About a month after the United States Commodity Futures Trading Commission (CFTC) launched an enforcement action against Troy Mason and ZTegrity, Inc, the regulator has managed to secure an order of preliminary injunction against the Forex fraudsters.

According to the order, signed by Judge George C Hanks, Jr of the Texas Southern District Court, there is good cause to believe that Mason, individually and as an agent, officer, principal, and control person of ZTegrity, and/or other agents, officers, and/or principals of ZTegrity  have engaged, are engaging, and are reasonably likely to continue engaging in fraud in connection with retail forex transactions, and are reasonably likely to continue acting as unregistered retail forex commodity pool operators in violation of the laws.

There is also good cause to believe that immediate and irreparable damage to the Court’s ability to grant effective final relief for participants in the form of monetary or other redress will occur from the withdrawal, transfer, removal, dissipation or other disposition of funds, assets, or other property.

Therefore, the Court ruled that there is good cause for the Court to issue a preliminary injunction prohibiting the Defendants from withdrawing, transferring, removing, dissipating, or otherwise disposing of any assets owned, controlled, managed or held by the Defendants, or in which they have any beneficial interest.

There is also good cause for the Court to prohibit the Defendants from destroying, altering or disposing of any records, and from denying representatives of the Commission access to inspect records, when and as requested, to ensure that Commission representatives have immediate and complete access to those records.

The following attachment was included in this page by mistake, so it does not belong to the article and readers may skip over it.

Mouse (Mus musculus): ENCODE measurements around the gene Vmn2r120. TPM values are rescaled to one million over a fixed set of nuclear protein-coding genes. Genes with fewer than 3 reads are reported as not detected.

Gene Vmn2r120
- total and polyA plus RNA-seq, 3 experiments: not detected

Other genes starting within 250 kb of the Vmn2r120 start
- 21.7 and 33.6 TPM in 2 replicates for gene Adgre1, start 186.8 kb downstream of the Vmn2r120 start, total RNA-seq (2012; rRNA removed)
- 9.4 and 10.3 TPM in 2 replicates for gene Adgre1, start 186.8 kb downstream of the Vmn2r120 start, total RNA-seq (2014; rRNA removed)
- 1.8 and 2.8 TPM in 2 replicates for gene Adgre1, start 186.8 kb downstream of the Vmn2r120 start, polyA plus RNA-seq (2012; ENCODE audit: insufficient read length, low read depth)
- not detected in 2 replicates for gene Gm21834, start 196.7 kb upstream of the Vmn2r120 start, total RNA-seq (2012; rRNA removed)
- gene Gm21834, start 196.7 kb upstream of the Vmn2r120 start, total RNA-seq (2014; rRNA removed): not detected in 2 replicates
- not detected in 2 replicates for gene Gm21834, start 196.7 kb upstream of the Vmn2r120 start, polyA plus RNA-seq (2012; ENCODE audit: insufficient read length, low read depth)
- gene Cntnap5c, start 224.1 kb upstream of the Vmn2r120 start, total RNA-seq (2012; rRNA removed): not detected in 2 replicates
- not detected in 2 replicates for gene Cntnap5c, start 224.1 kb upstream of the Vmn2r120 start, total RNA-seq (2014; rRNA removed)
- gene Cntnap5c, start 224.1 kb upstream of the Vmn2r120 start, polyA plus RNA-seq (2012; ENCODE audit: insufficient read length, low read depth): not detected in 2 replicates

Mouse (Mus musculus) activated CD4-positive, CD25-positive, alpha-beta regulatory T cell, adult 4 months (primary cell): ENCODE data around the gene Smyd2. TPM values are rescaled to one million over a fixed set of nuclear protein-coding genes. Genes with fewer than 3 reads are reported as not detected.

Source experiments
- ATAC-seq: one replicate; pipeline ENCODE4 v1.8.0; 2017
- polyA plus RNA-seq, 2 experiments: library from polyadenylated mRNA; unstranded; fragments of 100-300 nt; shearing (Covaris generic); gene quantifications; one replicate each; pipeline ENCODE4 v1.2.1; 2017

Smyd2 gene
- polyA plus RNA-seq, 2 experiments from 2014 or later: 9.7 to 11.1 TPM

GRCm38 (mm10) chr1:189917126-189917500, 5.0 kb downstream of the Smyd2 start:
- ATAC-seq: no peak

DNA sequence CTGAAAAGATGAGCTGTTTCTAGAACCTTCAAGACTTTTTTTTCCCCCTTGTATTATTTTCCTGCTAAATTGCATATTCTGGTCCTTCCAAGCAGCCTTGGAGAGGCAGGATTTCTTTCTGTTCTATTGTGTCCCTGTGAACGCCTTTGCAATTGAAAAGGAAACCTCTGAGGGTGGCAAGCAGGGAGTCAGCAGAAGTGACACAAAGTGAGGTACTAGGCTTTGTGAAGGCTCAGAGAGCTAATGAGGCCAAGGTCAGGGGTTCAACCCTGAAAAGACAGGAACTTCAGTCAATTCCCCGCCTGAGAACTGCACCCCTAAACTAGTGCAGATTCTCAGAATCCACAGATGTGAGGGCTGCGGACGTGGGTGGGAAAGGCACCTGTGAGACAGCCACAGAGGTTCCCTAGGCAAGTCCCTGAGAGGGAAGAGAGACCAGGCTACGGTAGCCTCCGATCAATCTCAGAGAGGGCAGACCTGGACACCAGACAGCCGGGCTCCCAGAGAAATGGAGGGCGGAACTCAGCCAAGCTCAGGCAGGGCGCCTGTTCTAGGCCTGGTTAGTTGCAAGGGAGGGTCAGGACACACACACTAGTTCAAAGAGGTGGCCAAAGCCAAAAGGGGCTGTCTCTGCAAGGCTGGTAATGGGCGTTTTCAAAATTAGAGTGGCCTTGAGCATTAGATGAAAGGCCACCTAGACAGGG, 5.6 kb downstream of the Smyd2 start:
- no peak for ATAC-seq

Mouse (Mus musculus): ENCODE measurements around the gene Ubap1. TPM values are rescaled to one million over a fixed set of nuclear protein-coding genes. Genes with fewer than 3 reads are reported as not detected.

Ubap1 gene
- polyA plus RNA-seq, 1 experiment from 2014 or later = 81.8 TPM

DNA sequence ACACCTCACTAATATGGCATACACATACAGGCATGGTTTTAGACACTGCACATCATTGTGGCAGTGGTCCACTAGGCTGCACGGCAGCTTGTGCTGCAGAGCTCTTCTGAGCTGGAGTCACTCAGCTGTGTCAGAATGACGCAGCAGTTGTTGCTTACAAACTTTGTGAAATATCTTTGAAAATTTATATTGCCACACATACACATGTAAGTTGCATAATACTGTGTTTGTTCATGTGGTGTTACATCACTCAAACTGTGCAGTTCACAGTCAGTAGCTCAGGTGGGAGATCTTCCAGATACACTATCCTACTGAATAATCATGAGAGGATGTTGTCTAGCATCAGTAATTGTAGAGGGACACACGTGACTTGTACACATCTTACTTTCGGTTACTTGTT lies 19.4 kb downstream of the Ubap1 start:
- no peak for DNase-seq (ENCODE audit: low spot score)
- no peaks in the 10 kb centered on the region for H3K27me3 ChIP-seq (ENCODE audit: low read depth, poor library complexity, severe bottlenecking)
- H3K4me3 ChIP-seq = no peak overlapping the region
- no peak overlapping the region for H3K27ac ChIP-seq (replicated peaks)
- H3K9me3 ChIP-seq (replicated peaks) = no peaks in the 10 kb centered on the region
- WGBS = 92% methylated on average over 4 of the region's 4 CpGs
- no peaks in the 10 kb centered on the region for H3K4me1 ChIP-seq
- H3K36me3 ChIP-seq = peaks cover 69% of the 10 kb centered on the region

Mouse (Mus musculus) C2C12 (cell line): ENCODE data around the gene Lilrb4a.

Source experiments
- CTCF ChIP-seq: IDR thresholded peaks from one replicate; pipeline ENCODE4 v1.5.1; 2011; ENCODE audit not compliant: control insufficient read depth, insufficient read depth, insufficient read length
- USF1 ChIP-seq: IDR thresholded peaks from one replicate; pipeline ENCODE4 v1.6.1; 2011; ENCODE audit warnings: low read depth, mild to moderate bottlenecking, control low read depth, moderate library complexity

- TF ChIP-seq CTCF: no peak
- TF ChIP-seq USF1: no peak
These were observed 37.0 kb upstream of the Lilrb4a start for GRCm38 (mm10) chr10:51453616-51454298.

According to the CFTC complaint, from at least October 2019 to the present the defendants used various websites and social-media platforms to fraudulently market their Forex trading pool as a version of a savings account that offered a greater yield with similarly low or no risk. The defendants called the pool “The Black Club” and “The Forex Savings Club,” which their website claimed had received over $460,000 from 411 participants.

The complaint further alleges the defendants induced participation in their Forex trading pool by falsely claiming to “guarantee” to repay participants the funds they contributed to their individual “Forex Savings Accounts” and falsely offered participants “with a 100% certainty” portions of the “substantial profit[s]” to be generated using participants’ pooled funds to trade forex.

Rather, as alleged in the complaint, the defendants knew or recklessly failed to appreciate that no forex trader can guarantee profitable trading, or the avoidance of losses required to guarantee all participants’ contributions, and knew, but failed to inform participants that they had no U.S.-based forex trading accounts.

In its continuing litigation, the CFTC seeks full restitution to defrauded clients, disgorgement of any ill-gotten gains, civil monetary penalties, permanent registration and trading bans, and a permanent injunction against further violations of the CEA, as charged.